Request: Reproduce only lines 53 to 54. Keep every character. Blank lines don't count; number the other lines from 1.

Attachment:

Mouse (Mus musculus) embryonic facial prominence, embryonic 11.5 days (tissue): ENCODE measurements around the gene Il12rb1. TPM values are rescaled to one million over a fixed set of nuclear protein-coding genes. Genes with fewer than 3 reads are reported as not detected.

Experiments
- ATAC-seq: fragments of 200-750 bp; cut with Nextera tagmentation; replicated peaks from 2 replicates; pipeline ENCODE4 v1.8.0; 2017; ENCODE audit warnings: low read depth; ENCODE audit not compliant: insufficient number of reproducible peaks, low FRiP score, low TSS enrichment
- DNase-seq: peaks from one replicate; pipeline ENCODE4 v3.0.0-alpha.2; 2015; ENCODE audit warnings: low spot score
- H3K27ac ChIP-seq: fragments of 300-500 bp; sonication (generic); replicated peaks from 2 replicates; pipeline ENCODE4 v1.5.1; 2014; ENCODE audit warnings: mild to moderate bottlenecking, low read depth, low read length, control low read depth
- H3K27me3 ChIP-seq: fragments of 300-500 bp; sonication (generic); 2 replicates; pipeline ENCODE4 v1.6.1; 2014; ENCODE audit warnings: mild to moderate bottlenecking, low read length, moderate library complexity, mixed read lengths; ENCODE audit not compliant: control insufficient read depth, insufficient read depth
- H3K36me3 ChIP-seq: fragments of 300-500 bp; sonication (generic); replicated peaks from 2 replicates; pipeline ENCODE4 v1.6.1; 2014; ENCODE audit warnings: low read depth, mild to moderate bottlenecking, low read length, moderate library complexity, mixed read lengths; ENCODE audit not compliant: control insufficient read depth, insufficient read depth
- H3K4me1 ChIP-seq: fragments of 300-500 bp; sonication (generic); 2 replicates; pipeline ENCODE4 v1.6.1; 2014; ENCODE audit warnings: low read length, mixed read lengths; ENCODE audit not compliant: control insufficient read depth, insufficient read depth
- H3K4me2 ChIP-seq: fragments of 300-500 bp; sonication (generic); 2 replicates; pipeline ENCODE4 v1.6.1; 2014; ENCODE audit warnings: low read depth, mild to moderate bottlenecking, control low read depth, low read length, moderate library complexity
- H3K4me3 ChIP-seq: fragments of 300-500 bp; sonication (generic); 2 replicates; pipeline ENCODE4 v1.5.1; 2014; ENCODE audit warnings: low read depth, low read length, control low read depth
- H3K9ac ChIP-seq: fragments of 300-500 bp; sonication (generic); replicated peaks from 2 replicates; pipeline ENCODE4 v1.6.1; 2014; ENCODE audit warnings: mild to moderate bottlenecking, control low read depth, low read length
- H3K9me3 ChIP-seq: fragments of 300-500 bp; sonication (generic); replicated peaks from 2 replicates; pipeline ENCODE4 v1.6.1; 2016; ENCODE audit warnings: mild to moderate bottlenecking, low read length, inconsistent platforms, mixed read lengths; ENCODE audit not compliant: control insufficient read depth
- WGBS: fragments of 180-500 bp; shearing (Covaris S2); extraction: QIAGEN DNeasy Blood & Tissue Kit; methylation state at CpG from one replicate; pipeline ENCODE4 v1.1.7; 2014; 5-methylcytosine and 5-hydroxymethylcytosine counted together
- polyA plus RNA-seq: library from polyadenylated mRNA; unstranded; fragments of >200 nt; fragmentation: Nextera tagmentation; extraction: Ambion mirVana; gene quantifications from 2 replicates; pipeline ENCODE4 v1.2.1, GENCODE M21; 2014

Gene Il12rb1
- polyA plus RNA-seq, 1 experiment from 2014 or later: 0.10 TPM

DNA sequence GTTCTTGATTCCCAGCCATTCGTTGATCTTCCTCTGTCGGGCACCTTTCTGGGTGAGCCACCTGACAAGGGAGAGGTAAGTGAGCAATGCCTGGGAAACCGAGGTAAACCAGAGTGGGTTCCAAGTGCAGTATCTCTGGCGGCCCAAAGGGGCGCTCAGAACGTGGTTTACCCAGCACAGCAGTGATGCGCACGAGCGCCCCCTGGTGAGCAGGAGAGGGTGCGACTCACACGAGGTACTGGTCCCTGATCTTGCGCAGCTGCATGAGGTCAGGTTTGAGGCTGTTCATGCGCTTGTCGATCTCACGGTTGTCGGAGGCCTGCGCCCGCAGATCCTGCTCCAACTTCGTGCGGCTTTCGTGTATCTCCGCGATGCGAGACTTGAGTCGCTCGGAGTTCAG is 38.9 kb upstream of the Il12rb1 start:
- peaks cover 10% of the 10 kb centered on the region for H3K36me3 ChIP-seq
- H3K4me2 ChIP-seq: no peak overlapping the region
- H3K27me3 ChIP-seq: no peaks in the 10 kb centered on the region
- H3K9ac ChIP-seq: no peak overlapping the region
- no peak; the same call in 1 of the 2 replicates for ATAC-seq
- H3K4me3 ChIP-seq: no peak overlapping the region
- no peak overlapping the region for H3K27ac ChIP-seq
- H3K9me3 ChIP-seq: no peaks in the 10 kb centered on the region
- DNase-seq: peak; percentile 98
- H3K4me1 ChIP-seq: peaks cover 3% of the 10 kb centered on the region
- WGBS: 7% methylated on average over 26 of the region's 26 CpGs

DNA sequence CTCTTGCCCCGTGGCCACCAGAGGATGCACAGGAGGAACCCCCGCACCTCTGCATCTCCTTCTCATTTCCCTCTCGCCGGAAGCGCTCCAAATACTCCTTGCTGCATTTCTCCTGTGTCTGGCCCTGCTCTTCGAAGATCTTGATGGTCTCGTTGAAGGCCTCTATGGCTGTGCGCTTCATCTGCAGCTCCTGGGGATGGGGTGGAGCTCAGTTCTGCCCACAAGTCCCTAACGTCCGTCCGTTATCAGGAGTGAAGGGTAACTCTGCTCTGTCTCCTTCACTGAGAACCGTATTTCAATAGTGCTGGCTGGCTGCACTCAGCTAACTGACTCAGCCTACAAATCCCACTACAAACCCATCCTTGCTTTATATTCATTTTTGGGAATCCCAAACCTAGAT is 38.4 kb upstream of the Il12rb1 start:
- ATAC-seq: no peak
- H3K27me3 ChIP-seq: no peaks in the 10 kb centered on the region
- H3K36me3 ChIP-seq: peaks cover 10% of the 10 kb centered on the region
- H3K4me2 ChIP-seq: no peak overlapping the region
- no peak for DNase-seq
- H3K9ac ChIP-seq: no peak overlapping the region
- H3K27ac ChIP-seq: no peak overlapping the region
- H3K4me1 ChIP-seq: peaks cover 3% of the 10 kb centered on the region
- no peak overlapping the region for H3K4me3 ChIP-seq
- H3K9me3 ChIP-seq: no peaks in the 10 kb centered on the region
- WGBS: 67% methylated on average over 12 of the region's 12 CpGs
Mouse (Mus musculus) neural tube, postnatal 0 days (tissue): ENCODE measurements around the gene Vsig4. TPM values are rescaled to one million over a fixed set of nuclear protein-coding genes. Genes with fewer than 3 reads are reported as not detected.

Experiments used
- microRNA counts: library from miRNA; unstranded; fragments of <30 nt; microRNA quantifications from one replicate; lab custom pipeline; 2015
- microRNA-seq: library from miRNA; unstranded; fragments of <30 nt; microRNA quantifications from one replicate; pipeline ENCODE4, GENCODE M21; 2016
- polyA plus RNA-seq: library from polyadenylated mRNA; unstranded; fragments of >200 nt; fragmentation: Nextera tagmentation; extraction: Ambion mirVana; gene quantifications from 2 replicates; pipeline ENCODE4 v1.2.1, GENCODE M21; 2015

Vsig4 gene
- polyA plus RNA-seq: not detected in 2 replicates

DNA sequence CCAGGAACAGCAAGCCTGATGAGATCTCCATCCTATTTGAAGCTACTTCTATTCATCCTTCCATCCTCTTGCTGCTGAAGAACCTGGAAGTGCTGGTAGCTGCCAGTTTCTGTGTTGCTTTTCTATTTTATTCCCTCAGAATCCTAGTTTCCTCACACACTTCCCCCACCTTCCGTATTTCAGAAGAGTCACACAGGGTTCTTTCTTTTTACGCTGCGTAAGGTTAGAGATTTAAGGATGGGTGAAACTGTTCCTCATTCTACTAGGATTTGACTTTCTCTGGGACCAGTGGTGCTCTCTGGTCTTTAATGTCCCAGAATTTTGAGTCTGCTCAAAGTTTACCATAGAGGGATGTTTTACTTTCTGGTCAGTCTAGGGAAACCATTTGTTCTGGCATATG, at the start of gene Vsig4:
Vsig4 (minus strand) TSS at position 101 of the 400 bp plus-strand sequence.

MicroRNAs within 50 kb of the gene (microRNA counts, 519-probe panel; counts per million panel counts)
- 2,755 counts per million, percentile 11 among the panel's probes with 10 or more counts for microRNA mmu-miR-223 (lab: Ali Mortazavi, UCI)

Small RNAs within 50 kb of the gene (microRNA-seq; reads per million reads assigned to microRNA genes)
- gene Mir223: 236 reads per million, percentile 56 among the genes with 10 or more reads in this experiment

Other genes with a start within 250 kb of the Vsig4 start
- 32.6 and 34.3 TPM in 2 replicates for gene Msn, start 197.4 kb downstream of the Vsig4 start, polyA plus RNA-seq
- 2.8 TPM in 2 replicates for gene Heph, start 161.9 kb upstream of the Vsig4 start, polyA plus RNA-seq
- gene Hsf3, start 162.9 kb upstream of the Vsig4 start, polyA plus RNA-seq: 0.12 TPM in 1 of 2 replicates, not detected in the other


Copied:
- gene Mir223: 236 reads per million, percentile 56 among the genes with 10 or more reads in this experiment

Other genes with a start within 250 kb of the Vsig4 start